Discovery has its i on you

Discovery has its i on you

An intriguing medical ethics debate has been sparked by Apple’s digital tablet.

Hundreds of doctors in the country’s three main cities last month queued up for a discounted Discovery Health iPad boasting a multi-purpose application revolutionising administration and patient management – as the company rushed to address misgivings raised by a Stellenbosch University bio-ethics professor.

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Submitted by : Donn Edwards of ALDARA PARK on 2012-08-14 18:27:48
After meeting with the COO, Dr Ryan Noach and 4 other executives today, I have managed to gain one concession from Discovery Health: they agreed to remove my medical history permanently from their web site. This isn't available for everyone (yet), only if you kick up enough fuss. Phone their call centre and ask for it to be done. If they refuse, or duck and dive, then ask to be put through to the COO. And be sure to ask for the name of the luckless call centre agent who refuses, and note the time of your call.

My blog ("Insights and Rants") has more details of the meeting for anyone interested.

Editor's Note
One man who knows how to get things done... Congratulations Donn.
Submitted by : Donn Edwards of ALDARA PARK on 2012-08-08 16:17:17
After badgering their CEO and blogging about my concerns, I am proposing the following changes to their system, to ensure basic security:
1. Every time I log in to I want an email notification of my login, exactly like FNB does.
2. I want to see a list of the date and time of the last 5 logins on the opening screen after login. Just like FNB does.
3. When I go to the HealthID Consent Manager on their web site, at present I can select "I agree to the terms and conditions". I want a further option that says "I do NOT agree to the terms and conditions, and wish to keep my electronic medical history private"
4. I want this option enabled by default.
5. If I provide my Discovery user name and password to the iPad app, Discovery will send an SMS to my phone with an authorisation code. I then fill in the code into the app to allow that particular doctor access. FNB does something similar on their banking site with particular transactions.
6. On subsequent visits to the doctor, Discovery will SMS me an authorisation code that I then give to the doctor so he can view my profile for the rest of that day.

Like Dr Moodley at Stellenbosh University, I think the privacy issues and disclosure issues need to be addressed. But until the security concerns are addressed, there isn't much point.

I would also like Discovery to warn users not to use the same password that they use on other sites. This is responsible security practice. Right now they don't even warn you if you have a weak password. They allowed me to choose "passw0rd" for their site. WTF!?

Editor's Note
You WISH Don, you WISH...
Submitted by : Donn Edwards of ALDARA PARK on 2012-08-06 14:56:21
I cancelled my Life Insurance with Discovery when I discovered that they could access my medical history, and thereby adjust my premiums at any time. So this latest invasion of my privacy comes as no surprise.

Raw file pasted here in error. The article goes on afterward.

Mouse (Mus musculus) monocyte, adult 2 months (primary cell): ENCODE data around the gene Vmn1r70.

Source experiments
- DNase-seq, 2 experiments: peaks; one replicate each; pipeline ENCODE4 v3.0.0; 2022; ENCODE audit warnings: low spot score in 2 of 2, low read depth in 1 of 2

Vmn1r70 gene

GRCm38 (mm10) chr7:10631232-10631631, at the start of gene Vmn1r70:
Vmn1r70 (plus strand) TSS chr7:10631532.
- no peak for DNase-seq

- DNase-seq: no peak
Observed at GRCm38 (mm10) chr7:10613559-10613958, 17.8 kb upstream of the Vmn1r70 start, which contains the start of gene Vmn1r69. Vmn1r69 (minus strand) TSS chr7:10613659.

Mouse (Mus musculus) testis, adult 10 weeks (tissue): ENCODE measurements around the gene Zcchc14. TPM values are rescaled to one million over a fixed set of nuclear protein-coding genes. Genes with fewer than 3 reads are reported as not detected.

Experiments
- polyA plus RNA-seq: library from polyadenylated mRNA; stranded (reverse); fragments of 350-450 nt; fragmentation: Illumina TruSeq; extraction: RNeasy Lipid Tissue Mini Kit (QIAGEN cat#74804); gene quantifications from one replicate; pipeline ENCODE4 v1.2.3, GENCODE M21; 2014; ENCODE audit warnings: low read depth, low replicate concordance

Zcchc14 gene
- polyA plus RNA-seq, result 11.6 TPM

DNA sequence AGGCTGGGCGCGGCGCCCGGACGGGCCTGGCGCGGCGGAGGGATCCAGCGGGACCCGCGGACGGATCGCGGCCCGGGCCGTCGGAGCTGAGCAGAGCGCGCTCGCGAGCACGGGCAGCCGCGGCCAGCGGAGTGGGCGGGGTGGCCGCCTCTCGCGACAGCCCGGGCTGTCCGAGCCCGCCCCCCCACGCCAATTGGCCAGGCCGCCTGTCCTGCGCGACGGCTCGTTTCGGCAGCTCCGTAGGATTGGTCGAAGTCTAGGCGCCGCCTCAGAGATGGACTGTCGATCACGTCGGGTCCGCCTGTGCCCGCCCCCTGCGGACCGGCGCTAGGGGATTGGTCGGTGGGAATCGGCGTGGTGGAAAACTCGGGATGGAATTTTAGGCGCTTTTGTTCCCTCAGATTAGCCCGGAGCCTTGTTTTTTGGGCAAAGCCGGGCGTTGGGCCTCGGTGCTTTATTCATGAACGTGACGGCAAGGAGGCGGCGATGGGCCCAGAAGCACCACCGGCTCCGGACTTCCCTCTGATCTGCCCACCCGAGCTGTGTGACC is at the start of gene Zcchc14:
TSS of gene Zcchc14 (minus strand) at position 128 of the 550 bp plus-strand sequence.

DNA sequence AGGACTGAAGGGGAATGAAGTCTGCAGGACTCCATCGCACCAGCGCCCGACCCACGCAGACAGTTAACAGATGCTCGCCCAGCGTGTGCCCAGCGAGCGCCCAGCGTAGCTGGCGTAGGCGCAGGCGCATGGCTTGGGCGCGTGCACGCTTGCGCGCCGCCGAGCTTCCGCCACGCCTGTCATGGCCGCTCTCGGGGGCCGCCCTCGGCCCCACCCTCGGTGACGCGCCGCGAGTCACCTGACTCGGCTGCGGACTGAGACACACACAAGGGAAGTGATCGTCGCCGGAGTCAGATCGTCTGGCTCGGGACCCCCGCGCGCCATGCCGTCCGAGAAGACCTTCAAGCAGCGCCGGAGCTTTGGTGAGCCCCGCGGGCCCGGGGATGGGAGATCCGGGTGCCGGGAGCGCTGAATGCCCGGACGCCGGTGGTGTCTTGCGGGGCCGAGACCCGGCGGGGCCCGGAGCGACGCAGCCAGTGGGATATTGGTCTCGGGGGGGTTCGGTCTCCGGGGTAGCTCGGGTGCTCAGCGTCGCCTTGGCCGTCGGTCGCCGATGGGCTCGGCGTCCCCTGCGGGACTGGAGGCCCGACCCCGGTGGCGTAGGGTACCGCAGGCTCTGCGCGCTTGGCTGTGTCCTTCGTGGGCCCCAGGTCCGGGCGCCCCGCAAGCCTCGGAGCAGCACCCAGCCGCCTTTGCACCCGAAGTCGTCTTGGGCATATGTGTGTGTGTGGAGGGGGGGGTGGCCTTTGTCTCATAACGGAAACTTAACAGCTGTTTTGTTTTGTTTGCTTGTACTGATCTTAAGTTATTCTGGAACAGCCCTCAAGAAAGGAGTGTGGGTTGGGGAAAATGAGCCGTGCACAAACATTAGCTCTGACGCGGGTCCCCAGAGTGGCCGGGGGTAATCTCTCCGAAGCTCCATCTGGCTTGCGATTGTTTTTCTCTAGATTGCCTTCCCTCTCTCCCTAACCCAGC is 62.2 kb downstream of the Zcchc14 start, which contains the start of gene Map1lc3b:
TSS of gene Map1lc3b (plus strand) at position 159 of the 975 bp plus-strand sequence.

Why does my dentist need to know I have been to a marriage counsellor, a psychiatrist and a psychologist, and whether I take Viagra or not? Is that going to give me better teeth? And why does my optometrist need to know how many fillings I've had or what tablets I'm taking for my irregular heartbeat?

What I want to know is "what were they thinking?"
Submitted by : Pete Swanepoel of MONTCLAIR on 2012-07-11 15:56:08
But we can TRUST Discovery! Like we could TRUST Google's "Do no evil" promise. And we could TRUST facebook to ONLY share with our real friends.
Right . . . !
Discovery, like Google and facebook, would invent a "good reason" to share your info with government, police, banks, insurance, estate agents, etc in a heartbeat.
Submitted by : Andre Louw on 2012-06-30 08:22:08
Discovery is to be congratulated on the implementation of this technology to facilitate and expedite patient care.

The concern regarding; privacy to patient benefit ratio is overblown. I do not care who knows what about my state of health as long as it is accurate and will help those health practitioners in their task.

Andre Louw
Submitted by : Jon Quirk of Limpopo on 2012-06-27 09:10:12
I see immense benefits and would not be uncomfortable with my entire medical history being available to my doctor or any healthcare professional interested in my well-being.

I agree that there may be others to whom you might not wish this information to be known, but given my health and health history, my genetic data might be of considerable benefit in enhancing, and minting health of myself and family, I believe squeamishness about perhaps past STD or psychiatric treatments to be misplaced; perhaps these safe the histories that are MOST pertinent to family and future family?

On the other hand I might be reluctant to have "Big Brother" National Health/ANC/Government having ANY information on anything other than a no-names basis as by their actions they have done little or nothing to engender the necessary degree of confidence and trust - witness the way that the CIO, security and Police are manipulated to personal ends by our President and those whom would unseat him - low, unprincipled villains all.


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